insinuation

[ in-sin-yoo-ey-shuh n ]
/ ɪnˌsɪn yuˈeɪ ʃən /

noun

an indirect or covert suggestion or hint, especially of a derogatory nature: She made nasty insinuations about her rivals.
covert or artful suggestion or hinting, as of something implied: His methods of insinuation are most ingenious.
subtle or artful instillment into the mind.
the art or power of stealing into the affections and pleasing; ingratiation: He made his way by flattery and insinuation.
Archaic. a slow winding, worming, or stealing in.
Obsolete. an ingratiating act or speech.

Origin of insinuation

First recorded in 1520–30, insinuation is from the Latin word insinuātion- (stem of insinuātiō). See insinuate, -ion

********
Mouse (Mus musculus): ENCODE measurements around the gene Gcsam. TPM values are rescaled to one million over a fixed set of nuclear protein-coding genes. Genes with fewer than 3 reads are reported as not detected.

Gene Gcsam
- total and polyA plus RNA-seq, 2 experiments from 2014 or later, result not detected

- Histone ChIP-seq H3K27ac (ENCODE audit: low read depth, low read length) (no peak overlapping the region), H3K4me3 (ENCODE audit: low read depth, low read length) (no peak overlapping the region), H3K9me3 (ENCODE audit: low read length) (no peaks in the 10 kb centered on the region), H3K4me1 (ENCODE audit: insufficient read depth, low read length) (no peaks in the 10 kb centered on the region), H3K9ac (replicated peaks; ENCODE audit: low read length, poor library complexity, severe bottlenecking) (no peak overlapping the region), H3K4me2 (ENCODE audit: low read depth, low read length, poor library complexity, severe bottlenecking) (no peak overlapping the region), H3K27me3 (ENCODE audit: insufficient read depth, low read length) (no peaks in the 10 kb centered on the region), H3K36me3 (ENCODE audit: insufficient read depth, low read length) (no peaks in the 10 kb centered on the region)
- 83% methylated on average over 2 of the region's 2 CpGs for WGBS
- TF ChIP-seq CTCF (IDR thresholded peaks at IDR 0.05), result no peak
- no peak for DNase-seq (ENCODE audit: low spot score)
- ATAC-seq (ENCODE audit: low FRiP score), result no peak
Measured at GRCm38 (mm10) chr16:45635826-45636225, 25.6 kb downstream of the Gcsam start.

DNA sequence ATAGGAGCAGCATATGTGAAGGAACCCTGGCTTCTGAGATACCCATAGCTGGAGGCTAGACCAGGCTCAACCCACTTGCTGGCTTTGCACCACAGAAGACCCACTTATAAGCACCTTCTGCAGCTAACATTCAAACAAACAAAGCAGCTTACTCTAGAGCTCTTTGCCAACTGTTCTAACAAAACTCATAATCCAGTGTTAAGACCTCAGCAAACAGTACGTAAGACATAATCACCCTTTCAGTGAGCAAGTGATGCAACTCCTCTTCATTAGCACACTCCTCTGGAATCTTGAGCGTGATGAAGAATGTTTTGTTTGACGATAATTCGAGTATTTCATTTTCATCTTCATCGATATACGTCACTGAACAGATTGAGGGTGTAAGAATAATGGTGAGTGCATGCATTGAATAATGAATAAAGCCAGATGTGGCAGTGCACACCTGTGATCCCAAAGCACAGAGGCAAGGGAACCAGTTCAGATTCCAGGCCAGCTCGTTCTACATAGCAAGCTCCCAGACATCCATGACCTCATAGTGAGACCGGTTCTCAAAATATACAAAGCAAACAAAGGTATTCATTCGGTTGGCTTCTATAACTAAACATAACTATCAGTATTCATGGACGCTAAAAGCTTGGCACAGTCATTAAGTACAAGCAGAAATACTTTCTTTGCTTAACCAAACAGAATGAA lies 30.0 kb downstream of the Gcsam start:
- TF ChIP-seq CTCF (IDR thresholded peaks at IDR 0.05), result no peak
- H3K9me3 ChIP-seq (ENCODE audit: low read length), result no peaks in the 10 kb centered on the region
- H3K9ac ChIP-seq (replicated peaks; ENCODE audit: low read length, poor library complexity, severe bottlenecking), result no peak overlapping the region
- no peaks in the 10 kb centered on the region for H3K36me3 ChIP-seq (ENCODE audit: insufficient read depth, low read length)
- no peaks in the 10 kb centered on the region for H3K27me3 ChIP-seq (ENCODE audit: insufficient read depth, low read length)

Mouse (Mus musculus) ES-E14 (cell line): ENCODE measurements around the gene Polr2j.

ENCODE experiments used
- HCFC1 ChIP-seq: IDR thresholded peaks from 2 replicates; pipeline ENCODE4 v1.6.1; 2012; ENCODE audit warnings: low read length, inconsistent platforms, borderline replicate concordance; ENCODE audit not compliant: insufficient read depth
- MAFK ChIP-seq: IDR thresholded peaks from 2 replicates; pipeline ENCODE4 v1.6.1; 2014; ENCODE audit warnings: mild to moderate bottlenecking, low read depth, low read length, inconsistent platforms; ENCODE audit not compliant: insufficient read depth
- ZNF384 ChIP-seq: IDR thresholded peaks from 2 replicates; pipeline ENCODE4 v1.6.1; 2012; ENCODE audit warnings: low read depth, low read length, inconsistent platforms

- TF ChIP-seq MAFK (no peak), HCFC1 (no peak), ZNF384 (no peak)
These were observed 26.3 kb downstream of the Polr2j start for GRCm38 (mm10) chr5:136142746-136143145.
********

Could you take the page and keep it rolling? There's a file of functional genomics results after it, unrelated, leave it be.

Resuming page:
Related formspre·in·sin·u·a·tion, noun
Dictionary.com Unabridged Based on the Random House Unabridged Dictionary, © Random House, Inc. 2019

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British Dictionary definitions for insinuation

insinuation

/ (ɪnˌsɪnjʊˈeɪʃən) /

noun

an indirect or devious hint or suggestion
the act or practice of insinuating
Collins English Dictionary - Complete & Unabridged 2012 Digital Edition © William Collins Sons & Co. Ltd. 1979, 1986 © HarperCollins Publishers 1998, 2000, 2003, 2005, 2006, 2007, 2009, 2012

Word Origin and History for insinuation

insinuation


n.

1520s, from Latin insinuationem (nominative insinuatio) "entrance through a narrow way; an ingratiating oneself," noun of action from past participle stem of insinuare (see insinuate).

Online Etymology Dictionary, © 2010 Douglas Harper